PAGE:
a1 Department of Psychological Medicine, School of Medicine, Cardiff University, Cardiff, UK
Attention deficit hyperactivity disorder (ADHD) is a common, childhood-onset neurodevelopmental disorder with adverse consequences during adult life. Family, twin and adoption studies show that genetic factors contribute to the aetiology of ADHD and that environmental factors also play a role. Family and twin studies have shown the importance of genetic influences on continuity in ADHD over time and in accounting for the co-occurrence of ADHD and conduct disorder problems. In meta-analyses of molecular genetic studies, the 48-bp variable number tandem repeat (VNTR) variant in the dopamine D4 gene and the CA(n) microsatellite marker in the D5 receptor gene have been found to be repeatedly associated with ADHD. Results from meta-analyses of the 480-bp VNTR in the dopamine transporter gene are mixed. Several genetic studies have also identified genetic variants that are related to specific clinical and developmental features of ADHD. In the next few years, a new generation of much larger-scale genetic studies should lead to the identification of further ADHD susceptibility genes. Such studies will also need to be integrated with other areas of neuroscience, clinical and epidemiological research to investigate how specific gene variants exert risk effects, interact with environmental factors and enable identification of the underlying causal mechanisms that lead to ADHD.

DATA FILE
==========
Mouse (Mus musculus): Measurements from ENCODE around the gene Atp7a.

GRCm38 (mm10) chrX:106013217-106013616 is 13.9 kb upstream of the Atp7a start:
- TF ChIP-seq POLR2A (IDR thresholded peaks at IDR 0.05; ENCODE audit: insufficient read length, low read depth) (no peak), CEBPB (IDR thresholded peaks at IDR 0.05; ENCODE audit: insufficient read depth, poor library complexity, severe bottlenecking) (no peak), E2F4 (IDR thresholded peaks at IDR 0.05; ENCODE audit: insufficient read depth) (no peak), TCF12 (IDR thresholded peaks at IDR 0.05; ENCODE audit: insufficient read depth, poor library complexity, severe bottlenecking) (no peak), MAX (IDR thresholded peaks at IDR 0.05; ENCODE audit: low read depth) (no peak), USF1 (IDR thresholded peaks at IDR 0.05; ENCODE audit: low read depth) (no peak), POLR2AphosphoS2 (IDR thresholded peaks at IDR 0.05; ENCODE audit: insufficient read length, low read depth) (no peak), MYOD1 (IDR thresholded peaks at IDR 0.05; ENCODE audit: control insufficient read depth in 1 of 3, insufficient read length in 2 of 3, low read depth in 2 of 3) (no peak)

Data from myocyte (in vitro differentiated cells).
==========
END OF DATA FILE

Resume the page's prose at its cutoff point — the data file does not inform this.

(Online publication May 17 2007)